OTTAWA (Reuters) - Canadian retail sales unexpectedly declined in December as a pullback at electronics stores offset higher purchases of new cars, putting fourth-quarter economic growth on track to be below the central bank's forecast.
The 0.8 percent drop reported by Statistics Canada on Thursday surprised economists, who had anticipated an increase of 0.2 percent. It was the biggest decline since March 2016, while volumes also fell 0.8 percent.
Sales at electronics and appliance stores tumbled 9.1 percent, giving back some of November's surge on the back of Black Friday promotions, which occur the day after the U.S. Thanksgiving holiday and have become increasingly important for Canadian retailers.
Overall, declines were broad-based, with sales down in six out of 11 sectors, including general merchandise stores, where purchases dropped 5.3 percent.
Analysts said the disappointing reading put the economy on track for growth of about 2 percent in the fourth quarter, below the Bank of Canada's 2.5 percent forecast. Statistics Canada will release fourth-quarter growth figures next week.
The potential growth miss was likely to keep the central bank cautious in raising interest rates further, economists said, and solidified bets the bank will leave rates unchanged at its upcoming March meeting.
"Don't expect the totally data-dependent Bank of Canada to change its dovish language anytime soon, as it will take a solid dose of positive data surprises to make (Governor Stephen) Poloz decidedly hawkish again," Fred Demers, chief Canada macro strategist at TD Securities, wrote in a note.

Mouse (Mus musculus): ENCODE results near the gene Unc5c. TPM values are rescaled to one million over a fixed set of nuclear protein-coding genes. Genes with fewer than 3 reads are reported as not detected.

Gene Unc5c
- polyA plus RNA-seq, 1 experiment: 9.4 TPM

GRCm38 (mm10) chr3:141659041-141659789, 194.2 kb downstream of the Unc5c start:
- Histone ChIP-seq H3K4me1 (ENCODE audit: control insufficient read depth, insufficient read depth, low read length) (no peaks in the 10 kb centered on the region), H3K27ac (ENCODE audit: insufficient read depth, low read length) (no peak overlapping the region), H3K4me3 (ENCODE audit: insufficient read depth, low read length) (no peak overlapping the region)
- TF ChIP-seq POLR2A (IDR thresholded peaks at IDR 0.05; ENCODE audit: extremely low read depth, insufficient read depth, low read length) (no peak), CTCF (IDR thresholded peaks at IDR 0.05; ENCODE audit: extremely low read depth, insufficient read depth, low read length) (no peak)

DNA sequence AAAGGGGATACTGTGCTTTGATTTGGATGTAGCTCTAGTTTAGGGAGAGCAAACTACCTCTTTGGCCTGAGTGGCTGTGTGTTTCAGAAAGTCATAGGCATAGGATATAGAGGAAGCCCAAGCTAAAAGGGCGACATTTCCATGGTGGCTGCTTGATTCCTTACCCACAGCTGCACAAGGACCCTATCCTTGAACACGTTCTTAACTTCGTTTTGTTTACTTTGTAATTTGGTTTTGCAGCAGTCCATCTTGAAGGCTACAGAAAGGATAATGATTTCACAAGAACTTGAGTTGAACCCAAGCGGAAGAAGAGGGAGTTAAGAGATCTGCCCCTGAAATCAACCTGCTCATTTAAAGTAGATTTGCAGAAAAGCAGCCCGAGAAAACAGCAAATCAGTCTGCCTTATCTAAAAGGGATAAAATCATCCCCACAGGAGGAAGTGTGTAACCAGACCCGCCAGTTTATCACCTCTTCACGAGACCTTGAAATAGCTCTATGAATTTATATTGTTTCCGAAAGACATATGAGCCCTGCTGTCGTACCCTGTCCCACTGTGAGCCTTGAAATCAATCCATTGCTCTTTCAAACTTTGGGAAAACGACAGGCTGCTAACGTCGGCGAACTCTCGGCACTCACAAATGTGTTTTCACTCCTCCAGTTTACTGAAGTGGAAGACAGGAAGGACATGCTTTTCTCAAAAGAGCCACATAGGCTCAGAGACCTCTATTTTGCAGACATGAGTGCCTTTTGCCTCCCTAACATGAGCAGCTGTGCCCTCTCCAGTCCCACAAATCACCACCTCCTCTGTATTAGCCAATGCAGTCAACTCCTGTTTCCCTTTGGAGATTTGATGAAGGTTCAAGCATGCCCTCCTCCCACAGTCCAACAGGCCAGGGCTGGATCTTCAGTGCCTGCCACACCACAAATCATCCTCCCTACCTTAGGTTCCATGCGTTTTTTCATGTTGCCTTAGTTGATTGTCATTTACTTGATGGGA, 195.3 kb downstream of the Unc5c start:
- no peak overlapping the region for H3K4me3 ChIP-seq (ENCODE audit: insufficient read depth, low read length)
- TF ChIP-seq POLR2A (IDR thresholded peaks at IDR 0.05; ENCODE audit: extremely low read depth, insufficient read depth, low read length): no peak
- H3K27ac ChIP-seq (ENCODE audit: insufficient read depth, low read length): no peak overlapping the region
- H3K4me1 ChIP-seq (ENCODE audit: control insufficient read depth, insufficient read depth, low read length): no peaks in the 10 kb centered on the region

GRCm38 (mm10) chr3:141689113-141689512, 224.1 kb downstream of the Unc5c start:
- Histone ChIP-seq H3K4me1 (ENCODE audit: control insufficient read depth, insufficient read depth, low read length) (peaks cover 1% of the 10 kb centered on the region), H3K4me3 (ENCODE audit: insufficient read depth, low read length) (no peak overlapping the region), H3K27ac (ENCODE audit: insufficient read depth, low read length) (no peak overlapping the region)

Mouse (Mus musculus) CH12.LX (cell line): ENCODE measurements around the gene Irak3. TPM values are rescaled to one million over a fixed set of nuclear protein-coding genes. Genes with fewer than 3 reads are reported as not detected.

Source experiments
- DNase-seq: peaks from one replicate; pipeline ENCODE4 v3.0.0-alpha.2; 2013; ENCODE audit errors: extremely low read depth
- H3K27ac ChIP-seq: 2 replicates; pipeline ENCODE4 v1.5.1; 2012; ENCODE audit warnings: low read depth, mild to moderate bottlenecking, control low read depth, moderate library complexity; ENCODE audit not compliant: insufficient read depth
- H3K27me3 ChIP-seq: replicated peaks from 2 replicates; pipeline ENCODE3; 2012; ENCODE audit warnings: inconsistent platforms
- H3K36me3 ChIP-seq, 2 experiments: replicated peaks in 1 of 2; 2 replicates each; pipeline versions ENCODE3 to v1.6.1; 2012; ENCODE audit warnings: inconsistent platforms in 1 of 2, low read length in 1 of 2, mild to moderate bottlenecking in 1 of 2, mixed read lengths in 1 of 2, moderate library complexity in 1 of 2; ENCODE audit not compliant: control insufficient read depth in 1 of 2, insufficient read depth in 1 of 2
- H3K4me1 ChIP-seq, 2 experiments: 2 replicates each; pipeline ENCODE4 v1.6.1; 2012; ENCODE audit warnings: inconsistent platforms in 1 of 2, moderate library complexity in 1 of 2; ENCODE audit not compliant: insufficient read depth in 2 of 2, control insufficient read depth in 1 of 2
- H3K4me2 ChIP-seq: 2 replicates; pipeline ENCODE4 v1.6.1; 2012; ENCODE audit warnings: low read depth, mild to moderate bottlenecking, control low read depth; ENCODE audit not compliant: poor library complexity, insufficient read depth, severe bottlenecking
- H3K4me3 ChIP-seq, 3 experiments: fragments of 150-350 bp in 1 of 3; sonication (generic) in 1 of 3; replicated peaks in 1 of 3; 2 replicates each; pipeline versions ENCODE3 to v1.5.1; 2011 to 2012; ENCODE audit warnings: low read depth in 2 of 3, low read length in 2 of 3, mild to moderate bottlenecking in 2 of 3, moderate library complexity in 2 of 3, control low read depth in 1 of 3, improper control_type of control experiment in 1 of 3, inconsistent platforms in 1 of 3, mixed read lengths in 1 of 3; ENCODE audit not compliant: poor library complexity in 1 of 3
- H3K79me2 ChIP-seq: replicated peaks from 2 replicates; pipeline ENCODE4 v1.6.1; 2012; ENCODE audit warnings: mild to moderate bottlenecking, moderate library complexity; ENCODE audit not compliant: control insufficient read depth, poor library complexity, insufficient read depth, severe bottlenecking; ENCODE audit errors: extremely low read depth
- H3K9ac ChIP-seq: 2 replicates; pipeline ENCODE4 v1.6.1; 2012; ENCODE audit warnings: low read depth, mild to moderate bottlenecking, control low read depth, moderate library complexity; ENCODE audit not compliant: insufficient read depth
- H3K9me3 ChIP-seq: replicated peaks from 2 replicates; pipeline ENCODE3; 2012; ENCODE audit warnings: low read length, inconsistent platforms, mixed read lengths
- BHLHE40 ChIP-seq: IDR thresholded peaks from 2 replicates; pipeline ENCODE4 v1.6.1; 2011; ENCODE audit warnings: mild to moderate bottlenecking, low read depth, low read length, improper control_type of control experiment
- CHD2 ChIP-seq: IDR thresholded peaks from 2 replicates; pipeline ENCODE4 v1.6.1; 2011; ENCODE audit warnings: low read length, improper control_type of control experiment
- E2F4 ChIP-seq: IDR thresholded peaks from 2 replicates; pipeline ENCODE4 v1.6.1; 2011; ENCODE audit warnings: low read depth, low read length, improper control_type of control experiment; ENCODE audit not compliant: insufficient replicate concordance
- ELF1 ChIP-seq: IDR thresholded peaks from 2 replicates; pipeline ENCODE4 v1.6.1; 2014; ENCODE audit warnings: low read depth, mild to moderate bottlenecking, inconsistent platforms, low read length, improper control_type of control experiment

The Canadian dollar weakened to a two-month low against the greenback immediately following the report. [CAD/]
Market odds that the bank will remain on hold on March 7 rose to 96 percent, though another rate hike is fully priced in by July. The bank has raised rates three times since July 2017 amid a strengthening economy and job market.
The monthly decline in retail sales was tempered by a 2.1 percent increase in sales at motor vehicle and parts dealers as Canadians bought more new cars. Excluding autos, retail sales fell 1.8 percent.
Despite December's decline, Canadian consumers put in a strong showing in 2017, with retail sales up 6.7 percent for the year, the highest annual growth rate since 1997, the statistics agency said.
Sales last year were lifted by higher prices, as well as robust vehicle sales, which cracked the 2 million mark for the first time.
(Reporting by Leah Schnurr; Editing by Bernadette Baum and Paul Simao)